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November 28, 2015 / 16 Kislev, 5776
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Jordan’s Secular Opposition: Plan B for Jordan

For the first time, the Palestinians engaged fully in the protests, calling for toppling the regime.
Can King Abdullah II of Jordan be saved?

Can King Abdullah II of Jordan be saved?

The Muslim Brotherhood is, therefore, the only financed and organized group to win any future elections. Even if the Brotherhood does not win a landslide victory, it will be the group most able to influence Jordanian politics, and might well forge ties to Iraq and Iran – both anti-Israel and anti-West – an event that would not be a help in stabilizing the region.

International media sources, such as those mentioned above, suggest the Jordanian secular opposition is popular and has more dominance over the protests than the Muslim Brotherhood and the Islamists, nonetheless, the seculars in Jordan lack the financial and media power enjoyed by the Islamists.


Several media outlets have confirmed Jordan’s protests were led by non-Islamist, or “secular” forces. The New York Times reported that the crowds in Amman “appeared to be largely middle class and led by organizers from the secular opposition;” [20] however, the New York times noted, however, the protesters were “palpably more timid than the mobs that ultimately brought down other Arab autocrats.”

Even though The Independent [21] reported that “The protesters…were led by activists that included the secular Hirak Shebabi youth movement, the Muslim Brotherhood, and various nationalist and left-wing groups,” even before fuel prices were hiked, “a mother of all protests” took place in downtown Amman on October 5, 2013, in which the Muslim Brotherhood was one of 78 other factions taking part in the protest. [22] – an item indicating that the Jordanian Muslim Brotherhood is a part of the opposition and not “the opposition.”

In a recent report, the Carnegie Endowment for International Peace noted the significance of the secular opposition in Jordan, adding that it “yet has to build the critical mass of public support necessary to truly challenge the king.” [23].

“Building support” is what the secular opposition in Jordan is trying to do. The Associated Press reports that “The opposition, which also includes Arab nationalist, communists and the largely secular Hirak movement of mostly young Jordanians, has seized on popular anger over the government’s decision Tuesday to raise prices for cooking and heating gas by 54 per cent in a bid to woo more of the population into its camp.” [24]


The Hashemite regime has kept Jordan’s borders with Israel calm for the last four decades; in addition, Jordan is one of only two Arab nations to have signed a peace agreement with Israel. Will peace at the borders hold if the Hashemite regime falls?

The answer most likely depends on who will come to power after Jordan’s king steps down.

If the secular opposition in Jordan does not receive help, the Jordanian Revolution, if and when it happens, will be hijacked by the Islamists, as happened in Tunisia and Egypt.


On October 23rd, 2012, Jordan’s king publicly acknowledged there were calls for toppling his Hashemite regime, [25] claiming those were made by “few”.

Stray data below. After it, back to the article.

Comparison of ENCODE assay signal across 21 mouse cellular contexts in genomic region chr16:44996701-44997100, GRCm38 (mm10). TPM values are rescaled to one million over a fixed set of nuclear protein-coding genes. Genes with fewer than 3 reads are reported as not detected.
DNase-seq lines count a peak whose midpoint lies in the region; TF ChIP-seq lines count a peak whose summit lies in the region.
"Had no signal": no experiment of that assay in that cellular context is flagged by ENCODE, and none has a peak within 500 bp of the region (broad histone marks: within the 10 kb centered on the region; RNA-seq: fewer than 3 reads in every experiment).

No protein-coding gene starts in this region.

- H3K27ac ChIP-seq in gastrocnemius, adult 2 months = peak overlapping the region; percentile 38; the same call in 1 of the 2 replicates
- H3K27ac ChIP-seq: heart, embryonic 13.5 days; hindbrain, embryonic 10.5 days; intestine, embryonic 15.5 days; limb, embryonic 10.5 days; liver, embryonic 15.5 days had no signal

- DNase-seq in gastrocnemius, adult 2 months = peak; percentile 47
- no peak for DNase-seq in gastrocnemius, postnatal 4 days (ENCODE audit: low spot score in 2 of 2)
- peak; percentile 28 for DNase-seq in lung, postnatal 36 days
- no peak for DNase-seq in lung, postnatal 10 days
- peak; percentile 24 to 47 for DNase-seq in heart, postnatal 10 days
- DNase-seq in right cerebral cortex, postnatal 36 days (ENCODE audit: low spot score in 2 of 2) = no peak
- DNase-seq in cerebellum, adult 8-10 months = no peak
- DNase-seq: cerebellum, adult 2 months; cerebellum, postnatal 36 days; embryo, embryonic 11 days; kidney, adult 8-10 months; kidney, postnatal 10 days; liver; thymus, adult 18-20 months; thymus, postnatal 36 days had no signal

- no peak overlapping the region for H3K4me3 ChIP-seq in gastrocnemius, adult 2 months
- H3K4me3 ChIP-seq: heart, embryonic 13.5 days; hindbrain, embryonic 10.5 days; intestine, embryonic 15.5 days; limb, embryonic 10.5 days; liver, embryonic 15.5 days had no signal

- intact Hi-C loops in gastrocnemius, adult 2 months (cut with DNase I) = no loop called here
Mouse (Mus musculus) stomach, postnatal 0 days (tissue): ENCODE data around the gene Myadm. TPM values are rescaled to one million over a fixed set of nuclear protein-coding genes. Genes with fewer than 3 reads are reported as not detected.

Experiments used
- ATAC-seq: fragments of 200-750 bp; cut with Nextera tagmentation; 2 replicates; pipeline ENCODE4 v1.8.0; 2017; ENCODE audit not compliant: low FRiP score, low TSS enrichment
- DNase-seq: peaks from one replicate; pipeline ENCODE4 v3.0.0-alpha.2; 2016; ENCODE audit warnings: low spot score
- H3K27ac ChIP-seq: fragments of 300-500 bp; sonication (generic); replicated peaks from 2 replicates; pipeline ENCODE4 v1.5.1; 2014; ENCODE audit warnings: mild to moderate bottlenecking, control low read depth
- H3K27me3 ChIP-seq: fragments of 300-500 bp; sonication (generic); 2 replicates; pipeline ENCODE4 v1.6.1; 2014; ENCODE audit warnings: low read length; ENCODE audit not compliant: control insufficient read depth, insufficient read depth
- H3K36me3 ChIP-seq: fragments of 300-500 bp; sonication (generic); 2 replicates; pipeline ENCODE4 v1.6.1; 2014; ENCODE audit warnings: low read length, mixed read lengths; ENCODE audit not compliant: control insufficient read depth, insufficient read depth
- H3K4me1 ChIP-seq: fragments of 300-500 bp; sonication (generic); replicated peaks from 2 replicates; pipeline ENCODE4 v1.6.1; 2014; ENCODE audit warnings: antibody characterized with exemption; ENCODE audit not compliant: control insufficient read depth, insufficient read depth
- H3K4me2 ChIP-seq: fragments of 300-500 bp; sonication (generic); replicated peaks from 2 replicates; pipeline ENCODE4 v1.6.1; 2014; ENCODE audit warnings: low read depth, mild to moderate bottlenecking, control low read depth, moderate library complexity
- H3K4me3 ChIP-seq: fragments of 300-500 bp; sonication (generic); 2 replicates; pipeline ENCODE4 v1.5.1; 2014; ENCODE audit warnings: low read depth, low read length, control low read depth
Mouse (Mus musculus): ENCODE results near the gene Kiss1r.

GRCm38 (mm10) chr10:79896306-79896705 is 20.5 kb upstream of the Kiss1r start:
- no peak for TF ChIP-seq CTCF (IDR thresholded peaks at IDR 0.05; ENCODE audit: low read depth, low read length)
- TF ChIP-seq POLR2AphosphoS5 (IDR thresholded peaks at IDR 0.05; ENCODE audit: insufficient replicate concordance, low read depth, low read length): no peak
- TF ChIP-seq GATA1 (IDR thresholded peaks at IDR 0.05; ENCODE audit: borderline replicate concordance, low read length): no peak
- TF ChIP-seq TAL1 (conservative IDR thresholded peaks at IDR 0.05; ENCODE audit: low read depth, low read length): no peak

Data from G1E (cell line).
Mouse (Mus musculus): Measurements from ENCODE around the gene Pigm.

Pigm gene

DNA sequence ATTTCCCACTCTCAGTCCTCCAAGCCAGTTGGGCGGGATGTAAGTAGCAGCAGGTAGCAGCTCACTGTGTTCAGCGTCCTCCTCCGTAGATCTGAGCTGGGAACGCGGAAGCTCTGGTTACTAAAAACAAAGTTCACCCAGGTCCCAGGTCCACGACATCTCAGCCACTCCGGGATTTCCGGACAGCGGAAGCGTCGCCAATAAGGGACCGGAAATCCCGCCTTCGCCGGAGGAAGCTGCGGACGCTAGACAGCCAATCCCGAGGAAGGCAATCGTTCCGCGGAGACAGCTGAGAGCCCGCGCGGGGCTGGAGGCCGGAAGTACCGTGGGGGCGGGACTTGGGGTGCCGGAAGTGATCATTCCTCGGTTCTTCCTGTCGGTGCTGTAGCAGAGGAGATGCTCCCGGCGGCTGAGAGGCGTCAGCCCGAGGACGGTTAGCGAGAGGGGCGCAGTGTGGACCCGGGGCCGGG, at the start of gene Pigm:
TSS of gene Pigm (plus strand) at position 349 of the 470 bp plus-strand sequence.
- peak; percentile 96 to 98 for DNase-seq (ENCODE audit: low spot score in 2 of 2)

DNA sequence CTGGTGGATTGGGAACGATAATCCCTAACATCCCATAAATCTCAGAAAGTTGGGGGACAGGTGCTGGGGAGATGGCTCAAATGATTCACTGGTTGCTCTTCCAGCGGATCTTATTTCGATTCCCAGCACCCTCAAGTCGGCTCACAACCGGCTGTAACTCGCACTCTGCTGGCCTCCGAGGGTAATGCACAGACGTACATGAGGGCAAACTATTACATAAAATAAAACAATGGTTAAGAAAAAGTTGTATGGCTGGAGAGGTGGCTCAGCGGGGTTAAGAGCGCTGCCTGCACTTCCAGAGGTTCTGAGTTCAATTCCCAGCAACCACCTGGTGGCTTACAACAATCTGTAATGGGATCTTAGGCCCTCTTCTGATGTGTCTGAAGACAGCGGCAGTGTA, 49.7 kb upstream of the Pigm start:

Evidence suggests those making the calls are not “few” [26]; and that calls for toppling the king’s regime are widespread.

Although Jonathan Schanzer, vice president for research at the Foundation for Defense of Democracies, provides his suggestions for saving the king — by pressing him “to enact meaningful reforms,” “ensuring that international donor funds continue to flow,” and “providing security guarantees that he will not go the way of former Egyptian President Hosni Mubarak” — these proposed steps may not be easy to execute. The king has been promising reform, but delivering it far below the opposition’s expectations as, in 2011, a Brooking Institute report stated. [27].

At the same time, the US does not seem sympathetic to the King’s economic woes. US Secretary of State Hillary Clinton stated that Jordan’s austerity measures, which included a dramatic hike of fuel prices, were “a necessary pain.” [28]

The king’s rich Arab allies from the Gulf States also do not seem willing to bail him out. As a recent Reuters report notes, “With protesters baying for his overthrow, Jordan’s King Abdullah might be wondering why his fellow-dynasts in Gulf Arab states are not providing the cash that could calm the trouble.[29]

Moreover, on November 15th, Mark Toner, deputy spokesperson for the US Department of State told the media, “There are concerns, economic and political concerns, and aspirations by the Jordanian people. We believe that King Abdullah’s roadmap for reform addresses these, but certainly, as we’ve seen elsewhere, there’s a thirst for change.” [30]. These messages, obviously, do not provide guarantees to the King that he will not go down the same path as Mubarak.

About the Author: Mudar Zahran is the Secretrary General of the Jordanian Coalition of Opposition, a known Jordanian- Palestinian politician and writer, who now resides in the UK as a political refugee. His writings regularly appear in Arab, Israeli, and American publications.

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3 Responses to “Jordan’s Secular Opposition: Plan B for Jordan”

  1. this is an important document

  2. Marty Mensch says:

    This is very promising. I would like to see him repace the PA & Abass, which is not working. & than take all those that do not want to live in a Jewish State with us to Jordan with him. We should help with in Jordan. He sounds that he just might be the one that will bring real Peace to the entire region with our help.

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